“There will now be a whole phase of reviews, and all of us will think about what this tells us about the future and shape of organisations, but all of the feedback I get from industry, from politicians, from the UK, says [the structure of the FSA] has worked very well,” she said.
Two reviews have been launched in response to the horsemeat scare. The Department for Environment, Food and Rural Affairs (Defra) announced last month that it would review the entire regulatory framework for the food industry. Meanwhile, the FSA board commissioned an independent review into the non-ministerial department’s response to the events.
Asked directly about the reviews and whether the current structure is correct, Brown said: “I think that being a non-ministerial department has delivered some significant benefits for us, for government, for industry, and above all for the consumer. I think you need to be careful about getting too hung up on structure. It’s about how you work, your strategic focus and capability.”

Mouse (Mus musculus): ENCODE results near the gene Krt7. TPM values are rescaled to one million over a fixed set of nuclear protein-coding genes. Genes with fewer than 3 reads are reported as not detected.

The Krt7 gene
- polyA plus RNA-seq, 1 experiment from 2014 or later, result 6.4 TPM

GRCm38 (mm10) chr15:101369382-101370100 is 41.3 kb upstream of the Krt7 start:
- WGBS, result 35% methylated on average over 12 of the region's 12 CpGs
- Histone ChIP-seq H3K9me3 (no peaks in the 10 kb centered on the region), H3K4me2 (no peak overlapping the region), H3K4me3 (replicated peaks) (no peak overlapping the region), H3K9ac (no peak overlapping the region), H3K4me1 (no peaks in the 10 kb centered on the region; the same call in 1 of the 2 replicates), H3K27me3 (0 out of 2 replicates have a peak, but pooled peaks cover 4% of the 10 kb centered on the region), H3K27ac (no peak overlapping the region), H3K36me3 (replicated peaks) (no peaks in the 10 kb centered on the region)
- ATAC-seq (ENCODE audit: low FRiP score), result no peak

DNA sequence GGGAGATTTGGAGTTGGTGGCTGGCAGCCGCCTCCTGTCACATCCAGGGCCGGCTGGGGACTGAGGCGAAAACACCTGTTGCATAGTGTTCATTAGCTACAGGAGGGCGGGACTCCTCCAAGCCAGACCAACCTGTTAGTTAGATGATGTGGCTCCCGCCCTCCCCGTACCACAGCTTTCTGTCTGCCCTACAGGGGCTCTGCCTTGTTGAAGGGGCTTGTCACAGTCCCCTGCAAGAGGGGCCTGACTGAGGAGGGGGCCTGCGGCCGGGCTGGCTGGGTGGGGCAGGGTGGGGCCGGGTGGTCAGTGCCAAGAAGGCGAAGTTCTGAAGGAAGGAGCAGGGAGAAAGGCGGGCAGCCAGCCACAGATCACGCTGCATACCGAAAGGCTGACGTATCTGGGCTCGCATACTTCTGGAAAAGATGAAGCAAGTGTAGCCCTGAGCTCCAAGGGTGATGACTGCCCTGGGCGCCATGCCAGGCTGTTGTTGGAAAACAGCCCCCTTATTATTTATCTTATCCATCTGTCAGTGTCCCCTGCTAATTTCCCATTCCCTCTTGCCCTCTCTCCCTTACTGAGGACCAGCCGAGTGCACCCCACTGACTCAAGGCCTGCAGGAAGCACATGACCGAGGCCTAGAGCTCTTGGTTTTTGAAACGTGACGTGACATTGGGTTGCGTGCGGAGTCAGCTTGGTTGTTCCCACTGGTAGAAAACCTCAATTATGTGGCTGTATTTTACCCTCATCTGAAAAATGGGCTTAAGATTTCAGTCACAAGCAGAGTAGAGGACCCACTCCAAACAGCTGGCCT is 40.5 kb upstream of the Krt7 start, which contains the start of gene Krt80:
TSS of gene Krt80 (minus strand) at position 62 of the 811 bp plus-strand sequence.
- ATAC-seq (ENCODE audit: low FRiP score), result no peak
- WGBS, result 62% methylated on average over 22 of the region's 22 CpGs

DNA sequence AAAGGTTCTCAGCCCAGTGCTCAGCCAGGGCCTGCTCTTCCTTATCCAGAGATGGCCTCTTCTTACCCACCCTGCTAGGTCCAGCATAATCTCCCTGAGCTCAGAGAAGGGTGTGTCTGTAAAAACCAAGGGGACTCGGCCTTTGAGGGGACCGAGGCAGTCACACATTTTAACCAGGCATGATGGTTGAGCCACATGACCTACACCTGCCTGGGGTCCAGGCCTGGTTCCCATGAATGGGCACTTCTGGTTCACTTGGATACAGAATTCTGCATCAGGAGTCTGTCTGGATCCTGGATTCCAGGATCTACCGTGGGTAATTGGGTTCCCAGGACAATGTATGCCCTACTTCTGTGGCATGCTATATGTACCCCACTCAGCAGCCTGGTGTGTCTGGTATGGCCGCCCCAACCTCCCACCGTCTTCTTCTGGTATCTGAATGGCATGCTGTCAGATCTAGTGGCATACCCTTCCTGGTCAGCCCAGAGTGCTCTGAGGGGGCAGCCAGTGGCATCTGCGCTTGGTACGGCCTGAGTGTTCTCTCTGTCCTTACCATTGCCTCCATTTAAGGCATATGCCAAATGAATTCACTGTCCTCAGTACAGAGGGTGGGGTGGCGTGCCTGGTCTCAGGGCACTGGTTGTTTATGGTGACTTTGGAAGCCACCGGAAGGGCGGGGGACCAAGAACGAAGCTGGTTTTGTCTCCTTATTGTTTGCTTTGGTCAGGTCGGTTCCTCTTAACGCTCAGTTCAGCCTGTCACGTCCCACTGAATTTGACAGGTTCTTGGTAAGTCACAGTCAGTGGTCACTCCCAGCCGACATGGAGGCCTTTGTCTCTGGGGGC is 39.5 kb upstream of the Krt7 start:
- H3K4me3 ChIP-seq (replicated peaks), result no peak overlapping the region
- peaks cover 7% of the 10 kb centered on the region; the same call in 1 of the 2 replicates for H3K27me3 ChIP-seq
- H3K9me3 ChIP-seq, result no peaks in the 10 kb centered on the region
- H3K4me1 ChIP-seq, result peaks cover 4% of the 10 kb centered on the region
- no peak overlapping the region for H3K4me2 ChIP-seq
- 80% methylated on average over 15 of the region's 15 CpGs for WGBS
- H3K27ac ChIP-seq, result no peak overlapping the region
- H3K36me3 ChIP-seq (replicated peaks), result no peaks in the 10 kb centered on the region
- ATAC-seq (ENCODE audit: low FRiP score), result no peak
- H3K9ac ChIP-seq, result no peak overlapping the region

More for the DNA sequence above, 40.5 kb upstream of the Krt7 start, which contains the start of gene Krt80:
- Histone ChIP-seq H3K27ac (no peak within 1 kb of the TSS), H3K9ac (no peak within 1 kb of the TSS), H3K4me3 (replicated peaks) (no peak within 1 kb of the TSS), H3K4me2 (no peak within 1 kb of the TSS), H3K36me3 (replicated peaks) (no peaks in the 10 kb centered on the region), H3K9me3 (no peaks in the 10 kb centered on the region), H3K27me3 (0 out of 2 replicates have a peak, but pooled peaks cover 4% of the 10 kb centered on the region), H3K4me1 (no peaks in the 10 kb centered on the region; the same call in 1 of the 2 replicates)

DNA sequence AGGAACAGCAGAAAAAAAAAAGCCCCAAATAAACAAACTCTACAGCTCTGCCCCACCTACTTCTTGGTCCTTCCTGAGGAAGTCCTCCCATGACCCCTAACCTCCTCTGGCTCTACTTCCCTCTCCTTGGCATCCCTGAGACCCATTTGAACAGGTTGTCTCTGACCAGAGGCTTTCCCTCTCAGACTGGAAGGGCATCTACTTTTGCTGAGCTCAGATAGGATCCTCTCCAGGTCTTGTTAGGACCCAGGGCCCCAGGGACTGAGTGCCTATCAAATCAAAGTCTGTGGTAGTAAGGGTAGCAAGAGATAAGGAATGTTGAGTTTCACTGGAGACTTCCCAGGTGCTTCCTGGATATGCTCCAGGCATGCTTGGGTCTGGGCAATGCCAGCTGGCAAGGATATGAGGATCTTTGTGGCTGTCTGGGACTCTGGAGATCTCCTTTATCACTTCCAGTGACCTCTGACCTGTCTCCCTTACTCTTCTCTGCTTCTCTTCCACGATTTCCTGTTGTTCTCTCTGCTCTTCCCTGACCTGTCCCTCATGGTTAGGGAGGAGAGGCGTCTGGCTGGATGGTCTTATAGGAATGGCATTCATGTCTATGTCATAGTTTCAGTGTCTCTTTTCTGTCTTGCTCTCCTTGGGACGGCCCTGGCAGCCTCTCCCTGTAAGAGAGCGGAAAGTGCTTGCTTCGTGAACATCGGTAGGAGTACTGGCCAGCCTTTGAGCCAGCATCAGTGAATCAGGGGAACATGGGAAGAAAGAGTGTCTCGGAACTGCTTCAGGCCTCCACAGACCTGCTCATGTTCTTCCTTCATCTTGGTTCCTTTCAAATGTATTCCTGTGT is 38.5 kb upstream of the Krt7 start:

Brown said that the current structure had been proven correct because the FSA was trusted during the horsemeat scare. “We went out directly into the press, into the public to communicate, and the public believed us.”
She added that industry also thinks it important that the FSA remains a non-ministerial department. “They see the benefits of it underpinning consumer confidence. Their nightmare scenario is that the consumer completely loses confidence in the supply chain and stops buying their products,” Brown said, adding that companies feared “the spectres of BSE and politicians saying ‘it’s fine here, look, my little girl’s eating the hamburger.’”
Not having a minister means that “you don’t have that kind of intimacy with the political establishment of the day,” she said. This means that the organisation can be part of government but “grounded in expertise and with particular credibility with the consumers,”
Shadow environment secretary Mary Creagh said last month in Parliament that the current regulatory system is “unfit for purpose” and that “the FSA knew that the Irish were testing for horse meat last November, yet did nothing until positive results came back [in January]”.
Brown denied that she knew about Irish testing until January 15, the day before the FSA made a public announcement.
She also said her organisation was quick to respond once it found out. “We were the first country to act in a really vigorous way,” she said, noting that the organisation carried out 6,000 food product tests in three weeks.
“Nobody else has done anything like it” Brown said, adding “We were miles ahead in terms of response”.
Read our interview with Catherine Brown